High altitude exposure can increase resting metabolic rate (RMR) and induce weight loss in obese populations, but there is a lack of research regarding RMR in athletes at moderate elevations common to endurance training camps. The present study aimed to determine whether 4 weeks of classical altitude training affects RMR in middle-distance runners. Ten highly trained athletes were recruited for 4 weeks of endurance training undertaking identical programs at either 2200m in Flagstaff, Arizona (ALT, n = 5) or 600m in Canberra, Australia (CON, n = 5). RMR, anthropometry, energy intake, and hemoglobin mass (Hbmass) were assessed pre- and posttraining. Weekly run distance during the training block was: ALT 96.8 ± 18.3km; CON 103.1 ± 5.6km. A significant interaction for Time*Group was observed for absolute (kJ.day-1) (F-statistic, p-value: F(1,8)=13.890, p = .01) and relative RMR (F(1,8)=653.453, p = .003) POST-training. No significant changes in anthropometry were observed in either group. Energy intake was unchanged (mean ± SD of difference, ALT: 195 ± 3921kJ, p = .25; CON: 836 ± 7535kJ, p = .75). A significant main effect for time was demonstrated for total Hbmass (g) (F(1,8)=13.380, p = .01), but no significant interactions were observed for either variable [Total Hbmass (g): F(1,8)=1.706, p = .23; Relative Hbmass (g.kg-1): F(1,8)=0.609, p = .46]. These novel findings have important practical application to endurance athletes routinely training at moderate altitude, and those seeking to optimize energy management without compromising training adaptation. Altitude exposure may increase RMR and enhance training adaptation,. During training camps at moderate altitude, an increased energy intake is likely required to support an increased RMR and provide sufficient energy for training and performance.
Avish P. Sharma, Philo U. Saunders, Laura A. Garvican-Lewis, Brad Clark, Marijke Welvaert, Christopher J. Gore, and Kevin G. Thompson
Purpose: To determine the effect of altitude training at 1600 and 1800 m on sea-level (SL) performance in national-level runners. Methods: After 3 wk of SL training, 24 runners completed a 3-wk sojourn at 1600 m (ALT1600, n = 8), 1800 m (ALT1800, n = 9), or SL (CON, n = 7), followed by up to 11 wk of SL racing. Race performance was measured at SL during the lead-in period and repeatedly postintervention. Training volume (in kilometers) and load (session rating of perceived exertion) were calculated for all sessions. Hemoglobin mass was measured via CO rebreathing. Between-groups differences were evaluated using effect sizes (Hedges g). Results: Performance improved in both ALT1600 (mean [SD] 1.5% [0.9%]) and ALT1800 (1.6% [1.3%]) compared with CON (0.4% [1.7%]); g = 0.83 (90% confidence limits −0.10, 1.66) and 0.81 (−0.09, 1.62), respectively. Season-best performances occurred 5 to 71 d postaltitude in ALT1600/1800. There were large increases in training load from lead-in to intervention in ALT1600 (48% [32%]) and ALT1800 (60% [31%]) compared with CON (18% [20%]); g = 1.24 (0.24, 2.08) and 1.69 (0.65, 2.55), respectively. Hemoglobin mass increased in ALT1600 and ALT1800 (∼4%) but not CON. Conclusions: Larger improvements in performance after altitude training may be due to the greater overall load of training in hypoxia compared with normoxia, combined with a hypoxia-mediated increase in hemoglobin mass. A wide time frame for peak performances suggests that the optimal window to race postaltitude is individual, and factors other than altitude exposure per se may be important.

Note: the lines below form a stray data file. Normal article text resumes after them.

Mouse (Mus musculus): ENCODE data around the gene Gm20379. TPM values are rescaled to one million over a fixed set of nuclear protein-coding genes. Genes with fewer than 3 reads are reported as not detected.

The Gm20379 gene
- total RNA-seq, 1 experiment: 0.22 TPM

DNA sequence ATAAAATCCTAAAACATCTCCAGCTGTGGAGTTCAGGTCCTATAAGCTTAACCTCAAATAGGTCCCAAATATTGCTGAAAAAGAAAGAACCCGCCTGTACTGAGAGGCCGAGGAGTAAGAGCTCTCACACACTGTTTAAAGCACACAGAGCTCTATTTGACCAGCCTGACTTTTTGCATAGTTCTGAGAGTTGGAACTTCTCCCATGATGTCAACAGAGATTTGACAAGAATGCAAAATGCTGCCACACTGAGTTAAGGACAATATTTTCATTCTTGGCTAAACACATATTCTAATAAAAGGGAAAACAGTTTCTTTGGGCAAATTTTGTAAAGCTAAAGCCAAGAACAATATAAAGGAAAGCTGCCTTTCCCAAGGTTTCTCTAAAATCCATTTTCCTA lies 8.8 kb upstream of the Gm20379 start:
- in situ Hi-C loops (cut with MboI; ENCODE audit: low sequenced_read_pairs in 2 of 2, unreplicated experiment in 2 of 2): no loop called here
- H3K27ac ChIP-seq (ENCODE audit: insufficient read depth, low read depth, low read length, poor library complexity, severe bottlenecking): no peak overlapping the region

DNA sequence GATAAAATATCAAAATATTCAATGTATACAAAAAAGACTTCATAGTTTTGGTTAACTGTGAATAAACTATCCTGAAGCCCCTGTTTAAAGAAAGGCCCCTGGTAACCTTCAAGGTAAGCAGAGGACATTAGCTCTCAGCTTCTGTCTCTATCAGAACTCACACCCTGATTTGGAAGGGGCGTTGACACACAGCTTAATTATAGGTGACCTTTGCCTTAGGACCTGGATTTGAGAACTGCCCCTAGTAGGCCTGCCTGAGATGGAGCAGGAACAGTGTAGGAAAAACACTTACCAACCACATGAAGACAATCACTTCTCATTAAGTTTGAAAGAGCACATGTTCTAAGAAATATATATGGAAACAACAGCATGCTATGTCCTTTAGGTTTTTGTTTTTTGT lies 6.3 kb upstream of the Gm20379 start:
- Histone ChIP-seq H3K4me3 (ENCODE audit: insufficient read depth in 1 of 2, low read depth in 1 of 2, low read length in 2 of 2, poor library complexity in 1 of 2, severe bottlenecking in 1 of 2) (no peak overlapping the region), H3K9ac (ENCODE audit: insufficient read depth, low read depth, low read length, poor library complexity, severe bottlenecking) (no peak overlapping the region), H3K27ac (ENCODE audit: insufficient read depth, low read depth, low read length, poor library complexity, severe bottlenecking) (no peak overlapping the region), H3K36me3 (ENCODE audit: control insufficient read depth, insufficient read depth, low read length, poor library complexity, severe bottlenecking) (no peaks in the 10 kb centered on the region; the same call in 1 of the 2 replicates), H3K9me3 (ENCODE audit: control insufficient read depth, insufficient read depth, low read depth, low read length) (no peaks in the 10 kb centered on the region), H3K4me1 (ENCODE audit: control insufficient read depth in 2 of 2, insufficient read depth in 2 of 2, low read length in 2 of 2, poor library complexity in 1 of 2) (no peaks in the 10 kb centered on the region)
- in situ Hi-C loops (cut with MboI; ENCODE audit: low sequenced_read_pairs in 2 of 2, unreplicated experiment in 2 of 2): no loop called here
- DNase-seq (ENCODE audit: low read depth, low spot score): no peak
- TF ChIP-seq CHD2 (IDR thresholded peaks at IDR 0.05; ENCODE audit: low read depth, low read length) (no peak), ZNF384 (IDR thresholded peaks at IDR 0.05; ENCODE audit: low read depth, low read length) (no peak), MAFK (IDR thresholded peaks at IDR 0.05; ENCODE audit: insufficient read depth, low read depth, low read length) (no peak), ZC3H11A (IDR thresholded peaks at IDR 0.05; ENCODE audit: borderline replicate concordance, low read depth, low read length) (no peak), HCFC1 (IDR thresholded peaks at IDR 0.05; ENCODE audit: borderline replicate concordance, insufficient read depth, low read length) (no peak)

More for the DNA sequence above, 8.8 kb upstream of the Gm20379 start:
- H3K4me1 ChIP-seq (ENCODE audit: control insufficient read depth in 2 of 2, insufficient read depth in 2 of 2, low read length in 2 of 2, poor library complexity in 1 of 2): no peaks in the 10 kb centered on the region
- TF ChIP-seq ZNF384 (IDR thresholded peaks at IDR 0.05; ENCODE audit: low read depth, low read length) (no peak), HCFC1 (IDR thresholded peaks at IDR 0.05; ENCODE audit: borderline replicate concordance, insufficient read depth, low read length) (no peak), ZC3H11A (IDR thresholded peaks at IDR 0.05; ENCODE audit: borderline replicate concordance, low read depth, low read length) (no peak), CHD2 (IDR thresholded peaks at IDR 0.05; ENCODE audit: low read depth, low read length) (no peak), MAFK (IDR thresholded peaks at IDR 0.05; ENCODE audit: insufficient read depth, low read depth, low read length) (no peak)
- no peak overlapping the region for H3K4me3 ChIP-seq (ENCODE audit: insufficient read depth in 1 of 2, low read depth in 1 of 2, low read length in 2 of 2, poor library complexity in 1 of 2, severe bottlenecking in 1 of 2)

Alice M. Wallett, Amy L. Woods, Nathan Versey, Laura A. Garvican-Lewis, Marijke Welvaert, and Kevin G. Thompson
Studies examining pacing strategies during 4000-m cycling time trials (TTs) typically ensure that participants are not prefatigued; however, competitive cyclists often undertake TTs when already fatigued. This study aimed to determine how TT pacing strategies and sprint characteristics of cyclists change during an intensified training period (mesocycle). Thirteen cyclists regularly competing in A- and B-grade cycling races and consistently training (>10 h/wk for 4  y) completed a 6-wk training mesocycle. Participants undertook individually prescribed training, using training stress scores (TrainingPeaks, Boulder, CO), partitioned into a baseline week, a build week, 2 loading weeks (designed to elicit an overreached state), and 2 recovery weeks. Laboratory-based tests (15-s sprint and TT) and Recovery-Stress Questionnaire (RESTQ-52) responses were repeatedly undertaken over the mesocycle. TT power output increased during recovery compared with baseline and loading weeks (P = .001) with >6-W increases in mean power output (MPO) detected for 400-m sections (10% bins) from 1200 to 4000 m in recovery weeks. Decreases in peak heart rate (P < .001) during loading weeks and postexercise blood lactate (P = .005) during loading week 2 and recovery week 1 were detected. Compared with baseline, 15-s sprint MPO declined during loading and recovery weeks (P < .001). An interaction was observed between RESTQ-52 total stress score with a 15-s sprint (P = .003) and with a TT MPO (P = .04), indicating that participants who experienced greater stress during loading weeks exhibited reduced performance. To conclude, intensified endurance training diminished sprint performance but improved 4000-m TT performance, with a subtle change in MPO evident over the last 70% of TTs.